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Cottage housing project a go

The first cottage development project since Ashland adopted the new zoning in 2017 was approved last week by the Planning Commission.

If the Ashland City Council concurs, the development at 476 N. Laurel St. will consist of 12 cottages, each smaller than 800 square feet, and will be constructed in a variety of designs on an L-shaped lot. Some units will be attached to each other and some will stand alone. The development, designed by KDA Homes LLC, is zoned for single-family residential.

Site design was approved Feb. 12 after public comment was extended due to neighbor opposition. The findings were approved March 12 after all input and rebuttals were considered.

All cottages are proposed to meet Earth Advantage Platinum/Net Zero standards, with solar panels so that each would produce as much energy as it uses. The development is also designed for Life Long Housing certification to allow residents to age in place.

One of the open spaces in the development would include a pollinator garden, and pesticides would be banned.

Each cottage has a separate outdoor space, as well.

In order to fit 12 units on the 13-unit lot, the applicants were granted a street standard exception, tree removal permit for two trees and a demolition permit for one existing house and two accessory buildings.

Neighbors worried that the development would not be compatible with the neighborhood because of possible traffic and parking congestion.

The proposal includes 12 parking spaces on-site, which meets the requirements of the city’s ordinance, but neighbors are concerned that 12 new units would bring more than 12 cars.

In a written statement to the Planning Commission, neighbor Patricia Potter said, “The Laurel Street neighborhood has made it clear that it is not against development, cottages or green amenities. ... What it is against is a plan that leaves the neighborhood with a permanent traffic and parking nightmare.”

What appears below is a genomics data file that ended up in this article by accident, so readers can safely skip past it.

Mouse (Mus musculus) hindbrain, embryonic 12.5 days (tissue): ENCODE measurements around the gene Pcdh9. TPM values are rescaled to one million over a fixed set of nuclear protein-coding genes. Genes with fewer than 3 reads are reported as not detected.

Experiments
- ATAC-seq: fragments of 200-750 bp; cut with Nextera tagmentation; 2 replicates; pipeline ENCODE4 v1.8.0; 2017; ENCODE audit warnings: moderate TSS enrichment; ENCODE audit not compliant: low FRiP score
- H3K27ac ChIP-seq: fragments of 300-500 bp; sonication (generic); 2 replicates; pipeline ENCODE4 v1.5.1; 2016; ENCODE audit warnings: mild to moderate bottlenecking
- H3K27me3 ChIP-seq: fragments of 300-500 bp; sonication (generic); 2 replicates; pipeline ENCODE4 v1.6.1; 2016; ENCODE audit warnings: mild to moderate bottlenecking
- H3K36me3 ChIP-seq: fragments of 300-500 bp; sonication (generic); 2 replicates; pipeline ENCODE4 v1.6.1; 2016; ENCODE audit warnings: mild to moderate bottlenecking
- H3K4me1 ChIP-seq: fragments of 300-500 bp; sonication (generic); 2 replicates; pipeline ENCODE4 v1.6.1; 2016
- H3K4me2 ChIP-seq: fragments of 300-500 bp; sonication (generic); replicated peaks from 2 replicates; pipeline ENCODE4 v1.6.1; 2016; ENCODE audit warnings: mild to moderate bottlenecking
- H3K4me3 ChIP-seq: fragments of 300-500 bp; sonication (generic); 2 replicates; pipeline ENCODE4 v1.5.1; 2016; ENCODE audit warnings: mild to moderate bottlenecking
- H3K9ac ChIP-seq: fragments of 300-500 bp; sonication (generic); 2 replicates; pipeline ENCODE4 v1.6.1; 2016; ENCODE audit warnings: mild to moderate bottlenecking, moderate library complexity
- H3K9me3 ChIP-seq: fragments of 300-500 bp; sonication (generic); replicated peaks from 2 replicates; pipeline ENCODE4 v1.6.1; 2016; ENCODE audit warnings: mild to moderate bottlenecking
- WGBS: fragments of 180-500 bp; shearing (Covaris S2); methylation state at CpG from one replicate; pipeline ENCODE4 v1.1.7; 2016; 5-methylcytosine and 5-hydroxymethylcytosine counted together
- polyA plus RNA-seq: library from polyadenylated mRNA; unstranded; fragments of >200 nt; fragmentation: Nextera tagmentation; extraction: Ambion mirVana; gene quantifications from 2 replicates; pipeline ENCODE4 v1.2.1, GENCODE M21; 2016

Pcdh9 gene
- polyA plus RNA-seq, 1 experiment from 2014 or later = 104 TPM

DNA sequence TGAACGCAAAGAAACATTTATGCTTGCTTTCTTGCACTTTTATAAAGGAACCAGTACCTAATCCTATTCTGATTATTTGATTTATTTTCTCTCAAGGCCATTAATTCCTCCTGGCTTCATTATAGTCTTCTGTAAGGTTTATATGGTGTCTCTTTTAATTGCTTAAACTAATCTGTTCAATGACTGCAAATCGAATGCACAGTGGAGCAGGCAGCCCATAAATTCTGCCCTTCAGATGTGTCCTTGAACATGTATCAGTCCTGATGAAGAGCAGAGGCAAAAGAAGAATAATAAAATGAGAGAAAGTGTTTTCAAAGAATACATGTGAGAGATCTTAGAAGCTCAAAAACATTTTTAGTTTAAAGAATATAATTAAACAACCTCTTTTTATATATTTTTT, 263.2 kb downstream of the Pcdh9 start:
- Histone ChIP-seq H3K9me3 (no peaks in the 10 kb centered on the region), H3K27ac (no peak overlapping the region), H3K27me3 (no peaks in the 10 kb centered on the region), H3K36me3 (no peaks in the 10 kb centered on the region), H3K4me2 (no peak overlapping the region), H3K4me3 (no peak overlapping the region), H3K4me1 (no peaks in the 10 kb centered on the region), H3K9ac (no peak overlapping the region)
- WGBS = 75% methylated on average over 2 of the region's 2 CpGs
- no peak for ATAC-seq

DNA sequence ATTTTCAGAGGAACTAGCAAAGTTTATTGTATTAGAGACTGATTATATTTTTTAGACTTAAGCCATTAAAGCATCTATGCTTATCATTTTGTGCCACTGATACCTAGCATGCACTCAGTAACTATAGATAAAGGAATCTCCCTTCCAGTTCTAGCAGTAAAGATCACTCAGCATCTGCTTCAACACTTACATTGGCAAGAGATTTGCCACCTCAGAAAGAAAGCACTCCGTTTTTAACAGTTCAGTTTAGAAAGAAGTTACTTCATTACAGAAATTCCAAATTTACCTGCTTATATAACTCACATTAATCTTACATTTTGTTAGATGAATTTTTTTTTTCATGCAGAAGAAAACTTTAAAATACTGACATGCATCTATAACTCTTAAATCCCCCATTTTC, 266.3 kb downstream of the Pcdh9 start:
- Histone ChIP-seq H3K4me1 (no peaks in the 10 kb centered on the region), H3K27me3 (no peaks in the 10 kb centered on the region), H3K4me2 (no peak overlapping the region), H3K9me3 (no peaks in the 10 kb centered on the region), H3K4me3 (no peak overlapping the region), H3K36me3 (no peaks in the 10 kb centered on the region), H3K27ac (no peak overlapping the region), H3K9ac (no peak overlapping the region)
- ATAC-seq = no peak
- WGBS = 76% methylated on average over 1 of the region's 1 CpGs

Mike Walker, in a written statement to the commission, said he’s for the development because Ashland needs more affordable units, and this project meets the criteria.

“The neighbors are simply afraid of change, fearing small cottages will decrease their home values or cause more vehicles to drive by or park by their homes,” Walker wrote. “Fear of change is common and understandable, and although the Planning Commission should welcome the neighbors’ concerns, the commission should also politely explain how the proposal meets the cottage housing development standards and move on.”

KDA Homes noted that an additional 11 parking spaces exist along the frontage of the property — eight more along Mountain View Drive and three along Laurel Street.

Neighbors were concerned that additional parking on Mountain View Drive would create a bottleneck if there’s ever a need to evacuate. They asked for a traffic impact analysis, and although the applicant was not obligated to conduct one because the street width meets city standards, KDA hired Alex Georgevitch, a traffic engineer, to evaluate the proposal and surrounding streets.

Georgevitch found that traffic would not be adversely impacted, and even if all residents of homes east of the development used Mountain View Drive for their main route in and out of the neighborhood, the roadway would still operate within its required 1,500-trips-or-fewer threshold.

KDA Homes agreed to make a recommended 8.7-foot right-of-way dedication along the frontage of its property on Mountain View Drive.

Where currently there is no sidewalk, KDA Homes has proposed to install a public sidewalk and planting strip along the frontage.

KDA Homes owns only a narrow strip of land between its property line and the adjacent property of 478 North Laurel St., so it was granted an exception to the street standard to install a smaller than usual planting strip for the first 100 feet in order to allow a standard five-foot sidewalk.

KDA Homes said it will provide a private storm-water easement and a drain line within the easement for neighbors’ excess storm water to drain away from their property, according to the written record.

Mark Knox, KDA project planner, said despite the neighbors’ concerns, the applicants have received a lot of support from the Ashland community.

“We are excited to be bringing forth the first cottage housing development that not only meets all of the adopted standards but goes above and beyond typical construction thresholds in hopes to create a model conservation-minded development in a model conservation-minded community,” Knox wrote.

Those who participated in the initial land-use hearing can appeal the action to Ashland City Council until 4:30 p.m. Monday, March 25. According to city senior planner Derek Severson, only factual or procedural errors may be identified at this point in the process.

For more information, see www.ashland.or.us/Page.asp?NavID=17717.

Contact Tidings reporter Caitlin Fowlkes at cfowlkes@rosebudmedia.com or 541-776-4496. Follow her on Twitter @cfowlkes6.

An artist’s conception of the type of cottages proposed for North Laurel Street. Image by Lindemann Design